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June 6, 1972


The opinion of the court was delivered by: Will, District Judge.


The government is prosecuting the defendants in this case pursuant to an indictment which charges each of them with having made "a false statement as to a material matter on their respective 1965 United States Individual Income Tax Return," in violation of 26 U.S.C. § 7206(1), in that each reported income from commissions paid them by Chemical Mortgage & Investment Corporation never having received any income from such a source, thereby falsely stating the source of their reported income. In addition, they are charged with conspiring with Irwin J. Davis and other persons unknown to the government falsely to state a material matter, the source of their income, on their tax returns. The defendants have moved to dismiss the indictment on the ground that the source of one's income as distinguished from the amount of one's income is not a material matter which can be falsely stated within the meaning of 26 U.S.C. § 7206(1). Defendants' motion is denied inasmuch as we find the source of income to be such a material matter.

That statute provides in pertinent part:

§ 7206. Fraud and false statements Any person who —

    (1) Declaration under penalties of perjury. —
    Willfully makes and subscribes any return,
    statement, or other document, which contains or is
    verified by a written declaration that it is made
    under the penalties of perjury, and which he does
    not believe to be true and correct as to every
    material matter;
  shall be guilty of a felony and, upon conviction
  thereof, shall be fined not more than $5,000, or
  imprisoned not more than 3 years, or both, together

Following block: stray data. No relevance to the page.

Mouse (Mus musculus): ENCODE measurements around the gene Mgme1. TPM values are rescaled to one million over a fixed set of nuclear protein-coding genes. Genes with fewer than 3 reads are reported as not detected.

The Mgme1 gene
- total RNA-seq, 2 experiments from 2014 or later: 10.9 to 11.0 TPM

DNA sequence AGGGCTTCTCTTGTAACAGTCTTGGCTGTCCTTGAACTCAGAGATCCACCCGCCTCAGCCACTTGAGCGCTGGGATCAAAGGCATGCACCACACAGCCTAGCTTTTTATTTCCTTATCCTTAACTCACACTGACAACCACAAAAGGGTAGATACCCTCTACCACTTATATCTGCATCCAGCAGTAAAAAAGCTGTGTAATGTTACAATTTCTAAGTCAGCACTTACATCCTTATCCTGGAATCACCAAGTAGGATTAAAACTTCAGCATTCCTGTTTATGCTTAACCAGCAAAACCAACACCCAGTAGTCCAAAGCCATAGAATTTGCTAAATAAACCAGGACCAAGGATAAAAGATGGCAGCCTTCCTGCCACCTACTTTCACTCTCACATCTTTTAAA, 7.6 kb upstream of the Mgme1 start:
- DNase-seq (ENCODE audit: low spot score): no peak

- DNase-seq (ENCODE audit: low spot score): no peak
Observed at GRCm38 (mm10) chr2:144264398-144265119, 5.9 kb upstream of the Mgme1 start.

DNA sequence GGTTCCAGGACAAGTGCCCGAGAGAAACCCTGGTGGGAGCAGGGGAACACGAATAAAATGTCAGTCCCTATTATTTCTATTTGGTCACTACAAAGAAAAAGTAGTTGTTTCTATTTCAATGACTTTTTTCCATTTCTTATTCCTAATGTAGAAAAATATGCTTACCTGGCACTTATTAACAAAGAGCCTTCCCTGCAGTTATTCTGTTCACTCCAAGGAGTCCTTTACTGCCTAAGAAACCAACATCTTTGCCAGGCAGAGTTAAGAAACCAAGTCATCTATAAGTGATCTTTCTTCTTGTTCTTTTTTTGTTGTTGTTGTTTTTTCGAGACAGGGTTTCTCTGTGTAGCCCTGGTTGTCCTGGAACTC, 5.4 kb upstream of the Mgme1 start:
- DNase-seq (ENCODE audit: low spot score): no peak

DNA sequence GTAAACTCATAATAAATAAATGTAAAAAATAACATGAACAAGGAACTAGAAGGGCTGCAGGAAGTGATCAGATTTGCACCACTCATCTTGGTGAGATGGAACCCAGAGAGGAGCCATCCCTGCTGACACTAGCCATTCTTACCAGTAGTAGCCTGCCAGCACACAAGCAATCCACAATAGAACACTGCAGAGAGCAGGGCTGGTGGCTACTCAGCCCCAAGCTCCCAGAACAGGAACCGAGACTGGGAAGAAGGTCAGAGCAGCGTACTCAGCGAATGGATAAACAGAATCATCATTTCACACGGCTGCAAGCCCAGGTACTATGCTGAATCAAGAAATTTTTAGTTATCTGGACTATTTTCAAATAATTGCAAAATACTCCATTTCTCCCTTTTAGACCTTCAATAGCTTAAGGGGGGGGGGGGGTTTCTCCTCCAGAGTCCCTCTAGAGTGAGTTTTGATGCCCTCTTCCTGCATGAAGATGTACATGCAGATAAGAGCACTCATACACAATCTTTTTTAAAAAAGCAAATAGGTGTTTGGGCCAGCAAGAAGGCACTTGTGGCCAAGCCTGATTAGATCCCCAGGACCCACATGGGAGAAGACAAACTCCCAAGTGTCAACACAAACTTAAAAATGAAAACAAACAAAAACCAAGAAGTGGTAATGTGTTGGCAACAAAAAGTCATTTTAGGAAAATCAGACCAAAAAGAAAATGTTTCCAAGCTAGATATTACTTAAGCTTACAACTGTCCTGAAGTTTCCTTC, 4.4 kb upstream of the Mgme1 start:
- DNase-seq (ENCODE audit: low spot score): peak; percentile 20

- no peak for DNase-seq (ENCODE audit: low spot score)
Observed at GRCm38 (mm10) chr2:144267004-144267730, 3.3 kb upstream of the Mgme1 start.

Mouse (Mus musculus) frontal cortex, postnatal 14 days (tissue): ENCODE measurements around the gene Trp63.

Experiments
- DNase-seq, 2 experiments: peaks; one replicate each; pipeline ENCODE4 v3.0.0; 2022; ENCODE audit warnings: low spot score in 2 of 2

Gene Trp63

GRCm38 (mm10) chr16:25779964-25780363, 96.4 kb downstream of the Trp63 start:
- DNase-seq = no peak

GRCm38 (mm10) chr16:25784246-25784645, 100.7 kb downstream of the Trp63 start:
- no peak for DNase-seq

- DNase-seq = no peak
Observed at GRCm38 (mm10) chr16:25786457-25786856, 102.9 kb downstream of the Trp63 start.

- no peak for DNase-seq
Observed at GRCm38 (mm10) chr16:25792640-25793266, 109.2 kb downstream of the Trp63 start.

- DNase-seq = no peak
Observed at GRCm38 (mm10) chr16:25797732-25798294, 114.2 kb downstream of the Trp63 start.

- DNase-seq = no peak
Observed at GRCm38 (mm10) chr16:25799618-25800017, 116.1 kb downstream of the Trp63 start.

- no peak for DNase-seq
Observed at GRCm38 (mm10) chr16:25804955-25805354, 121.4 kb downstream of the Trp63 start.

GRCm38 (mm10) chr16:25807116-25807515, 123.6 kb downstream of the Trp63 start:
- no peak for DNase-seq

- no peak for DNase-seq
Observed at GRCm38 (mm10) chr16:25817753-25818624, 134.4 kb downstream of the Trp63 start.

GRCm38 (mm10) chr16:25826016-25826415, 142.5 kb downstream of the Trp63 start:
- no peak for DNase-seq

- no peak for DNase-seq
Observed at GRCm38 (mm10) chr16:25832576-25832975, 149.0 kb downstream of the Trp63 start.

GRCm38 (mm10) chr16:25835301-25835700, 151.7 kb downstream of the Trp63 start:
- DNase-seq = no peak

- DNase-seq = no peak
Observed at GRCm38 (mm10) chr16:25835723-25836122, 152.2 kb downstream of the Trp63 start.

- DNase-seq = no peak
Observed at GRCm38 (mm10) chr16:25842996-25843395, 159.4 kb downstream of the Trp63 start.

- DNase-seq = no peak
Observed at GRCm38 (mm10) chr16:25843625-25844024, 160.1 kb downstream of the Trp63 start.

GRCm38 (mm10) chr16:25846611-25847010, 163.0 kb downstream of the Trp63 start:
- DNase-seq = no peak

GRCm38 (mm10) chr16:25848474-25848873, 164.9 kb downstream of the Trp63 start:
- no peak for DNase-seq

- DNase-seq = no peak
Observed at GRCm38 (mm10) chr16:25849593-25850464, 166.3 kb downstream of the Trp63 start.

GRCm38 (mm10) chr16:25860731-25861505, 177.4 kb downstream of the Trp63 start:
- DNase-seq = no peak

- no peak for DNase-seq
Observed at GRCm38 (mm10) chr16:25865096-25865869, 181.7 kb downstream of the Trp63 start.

with the costs of prosecution.

Defendants' essential argument is that the source of one's income is not a material matter within the meaning of 26 U.S.C. § 7206(1), and that a false statement of the source of income on one's tax return is not an indictable offense. They contend that the only material matter on a tax return that is indictable is the amount of one's taxable income. They continue that, since an overstatement of taxable income is not an indictable offense, citing Poonian v. United States, 294 F.2d 74 (9th Cir. 1961), no valid prosecution can be maintained under 26 U.S.C. § 7206(1) without a showing of understatement of the defendants' taxable income.

The question whether misstatement of the source of one's income alone without a misstatement of the amount of one's income is indictable under 26 U.S.C. § 7206(1) is one of first impression. The government has cited a number of cases in support of their position that an indictment for the misstatement of source of income alone is valid. See United States v. Jernigan, 411 F.2d 471 (5th Cir. 1969), cert. denied 396 U.S. 927, 90 S.Ct. 262, 24 L.Ed.2d 225; Gaunt v. United States, 184 F.2d 284 (1st Cir. 1950), cert. denied 340 U.S. 917, 71 S.Ct. 350, 95 L.Ed. 662 (1951); United States v. Null, 415 F.2d 1178 (4th Cir. 1969); United States v. Lodwick, 410 F.2d 1202 (8th Cir. 1969); Schepps v. United States, 395 F.2d 749 (5th Cir. 1969); Siravo v. United States, 377 F.2d 469 (1st Cir. 1967); Silverstein v. United States, 377 F.2d 269 (1st Cir. 1967); Hartman v. United States, 245 F.2d 349 (8th Cir. 1957); United States v. Tadio, 223 F.2d 759 (2d Cir. 1955); United States v. Rayor, 204 F. Supp. 486 (S.D.Cal. 1962). The defendants have correctly noted that none of these cases involved an indictment solely for the false statement of the source of income. Technically, not one of the cases proffered by the government holds that a false statement as to the source of income alone in an indictable offense under 26 U.S.C. § 7206(1). Most of the government cases involved prosecution for the understatement of taxable income. Gaunt, Null, Siravo, Silverstein, Hartman, Tadio and Rayor. In a few of the cases, it is unclear what material matter was falsely misstated. Jernigan, Lodwick and Schepps.